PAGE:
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ARS Home » Southeast Area » Tifton, Georgia » Crop Protection and Management Research » Research » Publications at this Location » Publication #336778

Research Project: Ecology and Biologically-based Management Systems for Insect Pests in Agricultural Landscapes in the Southeastern Region

Location: Crop Protection and Management Research

Title: Region, landscape, and host plant effects on reproduction by a mobile, multivoltine arthropod herbivore

Author
item Olson, Dawn
item Prescott, Kristina - University Of Minnesota
item Zeilinger, Adam - University Of California
item Hou, Suqin - Harvard University
item Coffin, Alisa
item Smith, Coby
item Ruberson, John - Kansas State University
item Andow, David - University Of Minnesota

Submitted to: US-International Association for Landscape Ecology
Publication Type: Abstract Only
Publication Acceptance Date: 12/16/2016
Publication Date: 4/10/2017
Citation: Olson, D.M., Prescott, K., Zeilinger, A., Hou, S., Coffin, A.W., Smith, C.M., Ruberson, J., Andow, D. 2017. Region, landscape, and host plant effects on reproduction by a mobile, multivoltine arthropod herbivore [abstract]. US-International Association for Landscape Ecology.

Interpretive Summary:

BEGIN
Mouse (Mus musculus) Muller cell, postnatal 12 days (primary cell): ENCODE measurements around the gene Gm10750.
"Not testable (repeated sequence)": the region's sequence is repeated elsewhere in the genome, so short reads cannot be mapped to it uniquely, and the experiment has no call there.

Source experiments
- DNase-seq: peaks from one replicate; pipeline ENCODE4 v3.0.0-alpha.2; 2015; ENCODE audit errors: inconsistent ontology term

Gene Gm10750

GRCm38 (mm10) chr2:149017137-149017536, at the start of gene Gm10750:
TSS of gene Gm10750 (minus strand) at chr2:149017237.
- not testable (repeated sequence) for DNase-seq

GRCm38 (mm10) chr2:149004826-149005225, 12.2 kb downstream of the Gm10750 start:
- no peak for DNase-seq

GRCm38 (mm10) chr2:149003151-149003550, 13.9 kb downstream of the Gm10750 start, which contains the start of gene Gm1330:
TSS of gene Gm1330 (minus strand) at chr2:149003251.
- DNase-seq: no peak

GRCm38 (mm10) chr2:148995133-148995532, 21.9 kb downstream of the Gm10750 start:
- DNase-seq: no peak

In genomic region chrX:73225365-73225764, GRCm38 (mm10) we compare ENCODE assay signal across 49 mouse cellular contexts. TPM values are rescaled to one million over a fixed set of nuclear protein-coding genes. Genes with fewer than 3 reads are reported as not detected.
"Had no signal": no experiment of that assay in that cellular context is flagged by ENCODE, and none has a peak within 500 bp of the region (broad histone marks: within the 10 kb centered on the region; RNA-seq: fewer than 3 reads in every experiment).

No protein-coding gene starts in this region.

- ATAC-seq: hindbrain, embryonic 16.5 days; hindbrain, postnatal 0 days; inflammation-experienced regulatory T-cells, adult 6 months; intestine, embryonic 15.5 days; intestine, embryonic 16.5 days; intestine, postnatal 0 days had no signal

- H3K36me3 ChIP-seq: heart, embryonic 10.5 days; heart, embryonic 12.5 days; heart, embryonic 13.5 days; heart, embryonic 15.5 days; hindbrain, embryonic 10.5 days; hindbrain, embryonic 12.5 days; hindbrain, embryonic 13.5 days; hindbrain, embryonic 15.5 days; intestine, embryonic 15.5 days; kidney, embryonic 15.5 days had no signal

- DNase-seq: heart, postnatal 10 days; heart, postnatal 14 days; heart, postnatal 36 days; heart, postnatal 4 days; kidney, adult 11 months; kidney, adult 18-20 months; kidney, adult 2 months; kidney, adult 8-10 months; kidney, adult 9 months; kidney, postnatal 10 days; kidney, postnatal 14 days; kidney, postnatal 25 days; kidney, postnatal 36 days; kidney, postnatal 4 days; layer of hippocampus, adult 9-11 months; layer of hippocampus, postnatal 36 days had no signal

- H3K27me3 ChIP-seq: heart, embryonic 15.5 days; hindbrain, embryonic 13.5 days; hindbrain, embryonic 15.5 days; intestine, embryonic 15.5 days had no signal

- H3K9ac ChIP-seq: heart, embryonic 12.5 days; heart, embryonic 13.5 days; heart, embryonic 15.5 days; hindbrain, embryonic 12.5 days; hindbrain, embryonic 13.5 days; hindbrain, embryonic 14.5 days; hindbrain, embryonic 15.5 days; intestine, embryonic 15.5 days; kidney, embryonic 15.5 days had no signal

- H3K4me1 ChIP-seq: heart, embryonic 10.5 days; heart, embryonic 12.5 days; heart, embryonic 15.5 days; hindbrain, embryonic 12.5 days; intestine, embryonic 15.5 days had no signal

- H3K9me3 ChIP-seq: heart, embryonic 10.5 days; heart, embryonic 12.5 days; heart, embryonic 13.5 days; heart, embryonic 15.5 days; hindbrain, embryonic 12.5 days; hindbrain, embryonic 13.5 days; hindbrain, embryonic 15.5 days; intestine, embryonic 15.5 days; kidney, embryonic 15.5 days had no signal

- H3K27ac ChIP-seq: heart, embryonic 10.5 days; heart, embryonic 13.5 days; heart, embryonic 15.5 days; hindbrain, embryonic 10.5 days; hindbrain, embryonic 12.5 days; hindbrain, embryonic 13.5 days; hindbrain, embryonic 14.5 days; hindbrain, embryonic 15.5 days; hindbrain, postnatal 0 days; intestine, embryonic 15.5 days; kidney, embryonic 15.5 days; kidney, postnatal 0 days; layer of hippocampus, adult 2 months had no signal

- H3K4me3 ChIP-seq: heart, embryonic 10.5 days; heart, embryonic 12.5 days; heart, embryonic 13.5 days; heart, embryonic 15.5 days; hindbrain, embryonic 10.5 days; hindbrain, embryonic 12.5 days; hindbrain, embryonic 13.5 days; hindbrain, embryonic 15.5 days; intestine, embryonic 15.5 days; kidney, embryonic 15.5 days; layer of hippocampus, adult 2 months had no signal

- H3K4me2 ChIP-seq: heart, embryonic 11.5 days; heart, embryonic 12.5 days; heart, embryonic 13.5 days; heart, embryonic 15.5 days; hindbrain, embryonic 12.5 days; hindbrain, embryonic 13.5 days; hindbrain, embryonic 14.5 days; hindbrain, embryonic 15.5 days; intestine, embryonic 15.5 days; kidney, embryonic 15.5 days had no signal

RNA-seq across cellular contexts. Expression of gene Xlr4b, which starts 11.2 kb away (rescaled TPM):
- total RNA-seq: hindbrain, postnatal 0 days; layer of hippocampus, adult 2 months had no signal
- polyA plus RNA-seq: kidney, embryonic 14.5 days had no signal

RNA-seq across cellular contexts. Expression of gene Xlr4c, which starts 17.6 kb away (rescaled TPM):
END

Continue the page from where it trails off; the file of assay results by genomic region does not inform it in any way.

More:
Technical Abstract: Community structure, species abundance, and biotic interactions of invertebrate species in farmlands are influenced by larger-scale processes at region and landscape levels. While previous work makes clear the importance of landscape factors for natural enemy populations, relatively less is known about their influence on arthropod pest populations. The economically important brown stink bug, Euschistus servus, is a mobile, multivoltine pest of many crops in southeastern USA. We estimated its finite rate of population increase (lambda) in 192 fields in two regions on four major crop hosts—maize, peanut, cotton and soybean—over three years in southern Georgia. In addition, we estimated the densities of predatory fire ants and Geocoris spp. and used a geographic information system (GIS) to characterize the surrounding landscape structure (proportion of land-use types, connectivity of host cropland). Penalized regression was used to identify the subset of local and landscape characteristics and predator densities that account for variation in lambda. Higher fire ant density was associated with lower lambda. Common measures of landscape complexity, such as % green-veining, had very little association. However, a higher proportion of peanut or maize, a lower proportion of cotton or soybean in the landscape, and shorter distances to soybean were associated with higher lambda. These landscape associations are more complex and subtle than those previously described for other arthropod pests.